Provided by Kitty Barton

In its May 1 policy announcement, the Federal Reserve reaffirmed its commitment to its current stimulus campaign, or QE3 – its monthly purchase of $85 billion in bonds.1

QE3 has undeniably boosted the stock market and assisted the real estate recovery. Yet at some point, the Fed will decide to let the economy stand on its own and stop its aggressive easing of monetary policy. Wall Street is beginning to wonder how and when that will occur.

Will the Fed wind down QE3 in early 2014? Quite possibly – but it could happen sooner. Bloomberg recently polled 47 economists for their opinions, and 61% of them felt that the Fed would wrap up QE3 in the first half of 2014. Another 11% thought the central bank would halt its bond purchases in the fourth quarter.2 What will the Fed’s first step be? Abruptly ending QE3 could be foolhardy. The median estimate in Bloomberg’s poll was for an initial cut to $50 billion in purchases per month, evenly split between mortgage-linked securities and Treasuries.2

What will the Fed’s first step be? Abruptly ending QE3 could be foolhardy. The median estimate in Bloomberg’s poll was for an initial cut to $50 billion in purchases per month, evenly split between mortgage-linked securities and Treasuries.2

Does anyone think the Fed might increase its bond buying? That possibility is on the table. On May 1, the Fed said that it “is prepared to increase or reduce the pace of its purchases” depending on how “the outlook for the labor market or inflation changes.”1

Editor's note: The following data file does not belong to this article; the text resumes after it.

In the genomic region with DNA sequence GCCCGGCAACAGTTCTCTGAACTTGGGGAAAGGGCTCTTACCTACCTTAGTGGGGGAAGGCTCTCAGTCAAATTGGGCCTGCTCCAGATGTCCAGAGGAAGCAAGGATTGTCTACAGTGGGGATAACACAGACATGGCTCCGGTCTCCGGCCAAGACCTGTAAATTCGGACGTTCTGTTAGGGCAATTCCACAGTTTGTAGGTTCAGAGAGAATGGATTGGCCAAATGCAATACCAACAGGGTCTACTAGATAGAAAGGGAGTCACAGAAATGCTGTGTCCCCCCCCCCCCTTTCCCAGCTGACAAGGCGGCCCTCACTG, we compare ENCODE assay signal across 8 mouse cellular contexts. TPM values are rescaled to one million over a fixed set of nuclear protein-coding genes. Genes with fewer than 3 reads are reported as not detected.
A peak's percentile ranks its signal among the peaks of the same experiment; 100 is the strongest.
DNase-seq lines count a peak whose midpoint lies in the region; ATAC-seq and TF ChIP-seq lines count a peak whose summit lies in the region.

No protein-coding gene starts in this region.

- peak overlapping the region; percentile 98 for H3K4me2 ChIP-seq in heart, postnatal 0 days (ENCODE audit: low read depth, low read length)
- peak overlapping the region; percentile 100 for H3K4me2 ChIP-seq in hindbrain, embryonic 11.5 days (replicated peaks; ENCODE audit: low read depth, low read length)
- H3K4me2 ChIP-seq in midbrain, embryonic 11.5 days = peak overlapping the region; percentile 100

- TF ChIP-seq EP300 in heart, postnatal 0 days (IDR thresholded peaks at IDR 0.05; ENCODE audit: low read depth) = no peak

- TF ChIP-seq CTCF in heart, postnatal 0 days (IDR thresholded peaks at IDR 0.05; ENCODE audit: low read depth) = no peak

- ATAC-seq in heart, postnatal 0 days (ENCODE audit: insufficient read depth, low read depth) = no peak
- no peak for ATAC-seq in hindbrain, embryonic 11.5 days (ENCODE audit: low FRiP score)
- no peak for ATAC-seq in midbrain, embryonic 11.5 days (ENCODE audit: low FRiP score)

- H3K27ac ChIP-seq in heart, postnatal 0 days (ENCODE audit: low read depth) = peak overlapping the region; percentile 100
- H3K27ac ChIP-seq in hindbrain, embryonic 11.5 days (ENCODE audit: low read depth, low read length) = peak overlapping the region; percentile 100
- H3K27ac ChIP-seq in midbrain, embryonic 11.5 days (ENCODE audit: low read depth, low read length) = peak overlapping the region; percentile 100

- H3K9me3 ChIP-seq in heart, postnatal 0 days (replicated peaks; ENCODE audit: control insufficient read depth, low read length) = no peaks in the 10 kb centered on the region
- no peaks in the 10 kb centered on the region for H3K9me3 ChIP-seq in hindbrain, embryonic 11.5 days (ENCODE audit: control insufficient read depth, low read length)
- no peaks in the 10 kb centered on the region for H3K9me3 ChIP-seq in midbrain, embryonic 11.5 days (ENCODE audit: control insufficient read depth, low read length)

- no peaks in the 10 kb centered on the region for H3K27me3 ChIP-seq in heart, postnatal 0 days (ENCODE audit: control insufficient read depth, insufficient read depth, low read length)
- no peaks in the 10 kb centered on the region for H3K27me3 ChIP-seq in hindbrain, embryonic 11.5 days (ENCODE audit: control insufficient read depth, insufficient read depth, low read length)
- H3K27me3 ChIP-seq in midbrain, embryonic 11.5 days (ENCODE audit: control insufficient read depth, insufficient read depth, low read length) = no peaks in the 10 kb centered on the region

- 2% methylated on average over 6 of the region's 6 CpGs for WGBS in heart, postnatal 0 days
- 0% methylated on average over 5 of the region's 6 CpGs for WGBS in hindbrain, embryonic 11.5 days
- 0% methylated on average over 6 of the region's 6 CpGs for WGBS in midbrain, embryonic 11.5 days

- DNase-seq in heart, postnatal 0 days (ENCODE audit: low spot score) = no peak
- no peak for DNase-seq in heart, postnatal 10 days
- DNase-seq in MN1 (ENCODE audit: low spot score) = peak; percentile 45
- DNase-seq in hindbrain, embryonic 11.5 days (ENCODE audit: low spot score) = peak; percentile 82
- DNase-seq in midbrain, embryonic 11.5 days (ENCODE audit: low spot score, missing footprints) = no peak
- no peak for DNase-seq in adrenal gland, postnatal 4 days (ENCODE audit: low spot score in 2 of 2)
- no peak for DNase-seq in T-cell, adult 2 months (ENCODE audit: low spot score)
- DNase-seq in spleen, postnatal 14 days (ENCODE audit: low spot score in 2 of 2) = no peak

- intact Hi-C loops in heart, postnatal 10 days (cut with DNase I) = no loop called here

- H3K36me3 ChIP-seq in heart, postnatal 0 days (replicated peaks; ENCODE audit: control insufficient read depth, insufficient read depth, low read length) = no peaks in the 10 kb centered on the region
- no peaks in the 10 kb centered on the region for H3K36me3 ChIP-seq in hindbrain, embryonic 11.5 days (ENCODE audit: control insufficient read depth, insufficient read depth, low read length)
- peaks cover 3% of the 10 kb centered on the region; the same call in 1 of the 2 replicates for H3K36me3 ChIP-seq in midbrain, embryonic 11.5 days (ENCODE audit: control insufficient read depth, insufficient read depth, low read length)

As the New York Times notes, Fed officials don’t see a whole lot of merit in increasing bond purchases. In the first quarter, the central bank already bought an amount of securities roughly equivalent to the volume of new mortgage bond issuance.1

The latest indicators haven’t been great by any means: the jobless rate is still closer to 8% than 6.5% (the point at which the Fed would consider raising interest rates), the pace of manufacturing seems to have slowed this spring (the Institute for Supply Management’s factory index came in at 50.7 for March), and Q1 GDP was estimated at 2.5%. Is all this just another spring swoon, or should the Fed buy more assets in response to these indicators?2

If the sequester truly damages the recovery and the Fed elects to buy more bonds instead of less, it certainly has the leeway to pull it off. The annual core inflation rate, as measured by the Commerce Department’s personal consumption expenditures (PCE) index, was just 1.1% in March. The central bank has an inflation target of 2.0%.1

The status quo may prevail into winter. The Fed has no compelling reason to stop buying securities in the near term. By gradually reducing its asset purchases, it could try to engineer a soft landing for the stock and real estate markets – and considering that the Dow pulled back about 2,000 points shortly after the end of both QE1 and QE2, there is every reason to strive for that outcome.3

As JPMorgan Chase’s chief U.S. economist Michael Feroli noted last week, “In effect, the Fed signaled that the pace of asset purchases would be data-dependent in both directions, but that right now the data gives them little reason to change in either direction.”1

Kitty Barton is a representative with RCB Financial Services and may be reached at (706) 314-2051 or

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